“Oh, yeah.” He tells me that she usually isn’t wearing any shoes, that
she usually isn’t coherent at all, so high on methamphetamine she can’t
talk. “She’s got a couple kids somewhere,” he continues. “You might
know her brother. He’s our age, went to the same high school we did.”
My face flushes, and I begin to wonder if I went to high school with
everyone on the force. “I don’t think so.” But then, I don’t remember
most of my high school classmates. Most days, I smoked weed before
school, at lunch, and after classes let out, somehow still earning decent
enough grades to graduate a semester early. I wonder what he knows
about me and my past, if he’ll later tell the other officers, “She used to be
such a stoner.”
I walk back to my car so I can make some phone calls. I need to find
someone to tow away the trailer.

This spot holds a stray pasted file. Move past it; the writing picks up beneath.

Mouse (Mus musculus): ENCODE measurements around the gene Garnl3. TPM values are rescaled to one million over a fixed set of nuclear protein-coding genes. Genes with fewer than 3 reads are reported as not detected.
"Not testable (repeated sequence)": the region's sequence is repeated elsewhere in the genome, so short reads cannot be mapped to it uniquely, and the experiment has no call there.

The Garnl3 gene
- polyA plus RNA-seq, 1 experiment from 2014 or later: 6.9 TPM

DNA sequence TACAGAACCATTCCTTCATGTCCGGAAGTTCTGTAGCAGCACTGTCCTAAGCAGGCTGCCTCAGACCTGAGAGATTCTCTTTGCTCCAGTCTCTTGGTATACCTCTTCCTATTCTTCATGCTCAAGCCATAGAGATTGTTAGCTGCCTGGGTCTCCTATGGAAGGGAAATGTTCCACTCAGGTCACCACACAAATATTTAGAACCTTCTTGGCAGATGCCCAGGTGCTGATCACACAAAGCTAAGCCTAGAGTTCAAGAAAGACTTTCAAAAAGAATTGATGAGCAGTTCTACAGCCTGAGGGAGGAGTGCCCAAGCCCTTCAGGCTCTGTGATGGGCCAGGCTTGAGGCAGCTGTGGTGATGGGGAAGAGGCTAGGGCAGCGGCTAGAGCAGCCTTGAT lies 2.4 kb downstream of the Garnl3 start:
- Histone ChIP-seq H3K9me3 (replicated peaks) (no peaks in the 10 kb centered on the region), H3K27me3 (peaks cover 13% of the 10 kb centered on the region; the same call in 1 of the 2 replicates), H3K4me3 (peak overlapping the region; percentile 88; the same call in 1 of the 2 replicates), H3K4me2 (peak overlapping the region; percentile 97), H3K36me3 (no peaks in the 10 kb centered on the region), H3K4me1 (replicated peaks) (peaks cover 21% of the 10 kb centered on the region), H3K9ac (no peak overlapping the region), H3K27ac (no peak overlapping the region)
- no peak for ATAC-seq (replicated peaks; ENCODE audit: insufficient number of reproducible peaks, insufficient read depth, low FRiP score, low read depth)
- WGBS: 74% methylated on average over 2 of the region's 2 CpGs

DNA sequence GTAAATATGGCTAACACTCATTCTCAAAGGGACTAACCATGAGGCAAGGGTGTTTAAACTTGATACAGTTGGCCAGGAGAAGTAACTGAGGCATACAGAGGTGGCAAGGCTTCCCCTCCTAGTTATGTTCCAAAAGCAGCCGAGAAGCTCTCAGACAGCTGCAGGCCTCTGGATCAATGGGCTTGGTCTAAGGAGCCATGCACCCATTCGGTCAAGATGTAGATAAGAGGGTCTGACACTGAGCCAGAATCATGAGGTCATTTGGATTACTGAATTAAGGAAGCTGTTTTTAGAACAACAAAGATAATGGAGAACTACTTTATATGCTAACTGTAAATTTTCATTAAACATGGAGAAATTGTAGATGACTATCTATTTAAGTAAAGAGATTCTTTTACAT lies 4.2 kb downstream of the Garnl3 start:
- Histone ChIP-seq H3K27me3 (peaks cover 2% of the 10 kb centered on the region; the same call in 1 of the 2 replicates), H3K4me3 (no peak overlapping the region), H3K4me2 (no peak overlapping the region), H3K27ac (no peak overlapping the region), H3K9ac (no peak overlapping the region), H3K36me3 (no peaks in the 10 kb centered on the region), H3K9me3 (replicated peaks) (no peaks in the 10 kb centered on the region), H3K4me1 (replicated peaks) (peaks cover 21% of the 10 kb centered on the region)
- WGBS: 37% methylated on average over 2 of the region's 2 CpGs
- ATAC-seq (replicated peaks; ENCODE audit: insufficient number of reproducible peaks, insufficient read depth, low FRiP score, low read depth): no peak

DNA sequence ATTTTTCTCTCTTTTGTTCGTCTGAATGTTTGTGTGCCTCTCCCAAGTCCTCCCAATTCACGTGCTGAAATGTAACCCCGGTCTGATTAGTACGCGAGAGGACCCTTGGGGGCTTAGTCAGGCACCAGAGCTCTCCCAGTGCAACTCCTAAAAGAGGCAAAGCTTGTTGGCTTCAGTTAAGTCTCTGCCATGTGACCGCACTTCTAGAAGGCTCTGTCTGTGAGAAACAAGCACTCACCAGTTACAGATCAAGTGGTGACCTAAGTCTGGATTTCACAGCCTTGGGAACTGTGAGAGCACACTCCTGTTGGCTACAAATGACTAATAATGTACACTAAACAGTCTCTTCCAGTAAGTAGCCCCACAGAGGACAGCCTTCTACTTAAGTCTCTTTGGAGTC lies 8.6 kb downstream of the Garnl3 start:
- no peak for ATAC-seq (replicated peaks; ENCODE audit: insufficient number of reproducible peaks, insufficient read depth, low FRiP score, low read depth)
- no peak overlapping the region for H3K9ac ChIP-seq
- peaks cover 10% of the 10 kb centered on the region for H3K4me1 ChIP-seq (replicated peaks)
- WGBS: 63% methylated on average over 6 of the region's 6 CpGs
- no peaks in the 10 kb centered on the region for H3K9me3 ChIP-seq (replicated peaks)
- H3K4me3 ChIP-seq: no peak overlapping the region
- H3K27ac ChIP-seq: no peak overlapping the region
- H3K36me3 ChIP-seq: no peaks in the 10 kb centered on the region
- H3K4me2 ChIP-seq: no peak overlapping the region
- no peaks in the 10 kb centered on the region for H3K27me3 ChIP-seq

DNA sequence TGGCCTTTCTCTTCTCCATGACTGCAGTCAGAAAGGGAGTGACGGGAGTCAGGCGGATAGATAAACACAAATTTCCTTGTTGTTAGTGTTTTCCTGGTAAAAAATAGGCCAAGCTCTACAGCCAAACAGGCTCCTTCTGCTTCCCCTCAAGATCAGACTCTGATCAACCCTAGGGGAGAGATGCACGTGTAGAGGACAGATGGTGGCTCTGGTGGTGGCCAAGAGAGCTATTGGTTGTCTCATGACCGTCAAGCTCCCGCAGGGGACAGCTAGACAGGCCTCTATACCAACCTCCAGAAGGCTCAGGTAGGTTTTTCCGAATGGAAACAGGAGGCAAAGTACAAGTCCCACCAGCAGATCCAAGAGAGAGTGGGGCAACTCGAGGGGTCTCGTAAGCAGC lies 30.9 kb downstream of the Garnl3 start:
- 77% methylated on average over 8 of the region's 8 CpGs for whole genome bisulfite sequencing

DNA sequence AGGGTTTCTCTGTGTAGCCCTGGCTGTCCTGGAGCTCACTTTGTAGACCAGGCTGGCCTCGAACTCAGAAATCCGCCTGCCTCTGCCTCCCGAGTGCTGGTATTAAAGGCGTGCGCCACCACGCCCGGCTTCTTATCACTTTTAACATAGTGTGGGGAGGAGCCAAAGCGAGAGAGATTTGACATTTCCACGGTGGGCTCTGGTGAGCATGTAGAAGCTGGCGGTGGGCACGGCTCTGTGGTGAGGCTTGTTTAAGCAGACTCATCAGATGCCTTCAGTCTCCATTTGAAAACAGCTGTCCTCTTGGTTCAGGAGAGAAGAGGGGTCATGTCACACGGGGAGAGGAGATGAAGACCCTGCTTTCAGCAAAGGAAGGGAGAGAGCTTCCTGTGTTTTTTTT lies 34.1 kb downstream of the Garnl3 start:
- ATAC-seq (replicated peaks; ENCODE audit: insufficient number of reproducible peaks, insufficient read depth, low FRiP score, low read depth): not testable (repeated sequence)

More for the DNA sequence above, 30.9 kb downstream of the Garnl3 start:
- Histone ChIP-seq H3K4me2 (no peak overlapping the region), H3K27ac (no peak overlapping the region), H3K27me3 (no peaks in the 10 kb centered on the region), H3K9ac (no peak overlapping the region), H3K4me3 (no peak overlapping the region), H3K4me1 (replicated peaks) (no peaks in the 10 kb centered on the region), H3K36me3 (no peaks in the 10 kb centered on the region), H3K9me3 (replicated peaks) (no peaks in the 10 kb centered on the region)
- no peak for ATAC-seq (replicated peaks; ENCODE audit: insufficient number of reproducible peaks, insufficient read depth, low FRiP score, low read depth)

The first number I call says they don’t take trailers. Hardly anyone
does. “Have you tried calling the city?” the man on the phone asks.
“How about the police?”
The second person I speak to gives me the same advice.
“Do you take camper trailers?” I ask the third.
“Not interested,” the man says and hangs up.
I haven’t heard back from Bernard, so I try him again. The womanwho answers the phone tells me he’s not there. “He’ll get there when hecan,” she says.
Robert walks over to me and asks if I’ve had any luck.
He turns off the body cam on his chest. “I probably shouldn’t tell you
this, but if it were me, I’d tow it to a judge’s driveway—maybe then the
city will do something. Or maybe you can haul it out by the casino and
dump it there.”
I smile and nod. Though I appreciate his candor, I don’t believe it will
work. I’m beginning to think that I’ll be tied to the trailer forever.
The woman’s possessions—a black rolling suitcase, a cardboardbox, and a couple of canvas bags—now sit in the street. She still bumpsaround inside the trailer, cursing.
“Either way,” Robert continues, “you’re going to have to get rid of it or
someone else will move in.”
I know he’s right. Years ago, I never saw homeless people around
town, not like now, standing at busy Clarkston intersections with hand-
written cardboard signs—Homeless vet. Anything helps. God bless. Com-
munity leaders have responded by erecting their own signs—Keep the